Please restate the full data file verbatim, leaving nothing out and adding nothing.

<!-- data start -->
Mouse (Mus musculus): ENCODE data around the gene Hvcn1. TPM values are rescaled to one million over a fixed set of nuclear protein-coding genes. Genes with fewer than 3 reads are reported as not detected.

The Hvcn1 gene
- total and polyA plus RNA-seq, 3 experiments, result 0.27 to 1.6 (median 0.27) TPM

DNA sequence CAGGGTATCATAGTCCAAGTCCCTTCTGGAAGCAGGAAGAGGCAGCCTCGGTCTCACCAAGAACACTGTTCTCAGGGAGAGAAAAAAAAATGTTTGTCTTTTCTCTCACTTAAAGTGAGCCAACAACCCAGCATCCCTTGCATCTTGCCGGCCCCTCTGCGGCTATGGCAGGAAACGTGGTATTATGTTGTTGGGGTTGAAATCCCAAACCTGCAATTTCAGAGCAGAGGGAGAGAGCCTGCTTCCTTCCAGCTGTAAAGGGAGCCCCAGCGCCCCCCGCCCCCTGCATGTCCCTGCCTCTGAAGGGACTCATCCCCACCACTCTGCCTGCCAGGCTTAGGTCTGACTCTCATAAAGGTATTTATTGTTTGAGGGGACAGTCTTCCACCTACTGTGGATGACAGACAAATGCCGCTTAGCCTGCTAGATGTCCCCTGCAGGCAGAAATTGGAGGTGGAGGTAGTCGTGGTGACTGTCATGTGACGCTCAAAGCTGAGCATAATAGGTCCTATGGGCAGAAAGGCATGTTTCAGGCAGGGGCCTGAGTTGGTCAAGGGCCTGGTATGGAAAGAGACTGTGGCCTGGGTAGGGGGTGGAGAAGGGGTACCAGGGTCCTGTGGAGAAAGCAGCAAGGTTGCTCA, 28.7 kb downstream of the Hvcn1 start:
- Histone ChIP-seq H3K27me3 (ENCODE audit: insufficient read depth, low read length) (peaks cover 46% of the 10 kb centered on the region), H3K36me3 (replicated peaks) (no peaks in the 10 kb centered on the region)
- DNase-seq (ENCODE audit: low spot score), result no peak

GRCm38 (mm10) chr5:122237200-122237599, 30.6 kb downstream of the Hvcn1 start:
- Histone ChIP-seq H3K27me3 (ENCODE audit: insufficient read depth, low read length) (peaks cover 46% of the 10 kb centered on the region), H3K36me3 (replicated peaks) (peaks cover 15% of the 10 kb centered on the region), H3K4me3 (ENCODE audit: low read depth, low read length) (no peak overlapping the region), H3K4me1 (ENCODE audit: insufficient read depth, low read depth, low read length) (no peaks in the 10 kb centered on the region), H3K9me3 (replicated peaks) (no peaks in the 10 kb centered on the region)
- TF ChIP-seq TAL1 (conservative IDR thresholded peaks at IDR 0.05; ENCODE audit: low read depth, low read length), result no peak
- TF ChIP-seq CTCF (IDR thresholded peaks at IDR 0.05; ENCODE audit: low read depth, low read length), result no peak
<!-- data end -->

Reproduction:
Mouse (Mus musculus): ENCODE data around the gene Hvcn1. TPM values are rescaled to one million over a fixed set of nuclear protein-coding genes. Genes with fewer than 3 reads are reported as not detected.

The Hvcn1 gene
- total and polyA plus RNA-seq, 3 experiments, result 0.27 to 1.6 (median 0.27) TPM

DNA sequence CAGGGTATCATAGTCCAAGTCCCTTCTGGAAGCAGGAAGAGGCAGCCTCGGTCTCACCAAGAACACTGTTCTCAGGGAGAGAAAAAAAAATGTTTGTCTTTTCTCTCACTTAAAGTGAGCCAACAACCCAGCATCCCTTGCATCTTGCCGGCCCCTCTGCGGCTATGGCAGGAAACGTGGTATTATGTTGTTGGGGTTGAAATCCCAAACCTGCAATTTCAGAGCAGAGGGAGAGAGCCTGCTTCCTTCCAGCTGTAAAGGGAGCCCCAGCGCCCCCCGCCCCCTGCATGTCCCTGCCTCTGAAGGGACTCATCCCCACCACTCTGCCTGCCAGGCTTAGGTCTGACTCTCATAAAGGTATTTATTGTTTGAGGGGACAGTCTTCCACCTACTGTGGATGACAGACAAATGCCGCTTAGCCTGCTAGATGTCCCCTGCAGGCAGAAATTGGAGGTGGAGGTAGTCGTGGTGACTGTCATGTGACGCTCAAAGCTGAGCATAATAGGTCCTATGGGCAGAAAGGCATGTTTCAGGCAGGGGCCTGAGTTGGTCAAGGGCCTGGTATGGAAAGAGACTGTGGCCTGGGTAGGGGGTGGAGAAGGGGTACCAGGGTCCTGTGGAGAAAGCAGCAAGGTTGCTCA, 28.7 kb downstream of the Hvcn1 start:
- Histone ChIP-seq H3K27me3 (ENCODE audit: insufficient read depth, low read length) (peaks cover 46% of the 10 kb centered on the region), H3K36me3 (replicated peaks) (no peaks in the 10 kb centered on the region)
- DNase-seq (ENCODE audit: low spot score), result no peak

GRCm38 (mm10) chr5:122237200-122237599, 30.6 kb downstream of the Hvcn1 start:
- Histone ChIP-seq H3K27me3 (ENCODE audit: insufficient read depth, low read length) (peaks cover 46% of the 10 kb centered on the region), H3K36me3 (replicated peaks) (peaks cover 15% of the 10 kb centered on the region), H3K4me3 (ENCODE audit: low read depth, low read length) (no peak overlapping the region), H3K4me1 (ENCODE audit: insufficient read depth, low read depth, low read length) (no peaks in the 10 kb centered on the region), H3K9me3 (replicated peaks) (no peaks in the 10 kb centered on the region)
- TF ChIP-seq TAL1 (conservative IDR thresholded peaks at IDR 0.05; ENCODE audit: low read depth, low read length), result no peak
- TF ChIP-seq CTCF (IDR thresholded peaks at IDR 0.05; ENCODE audit: low read depth, low read length), result no peak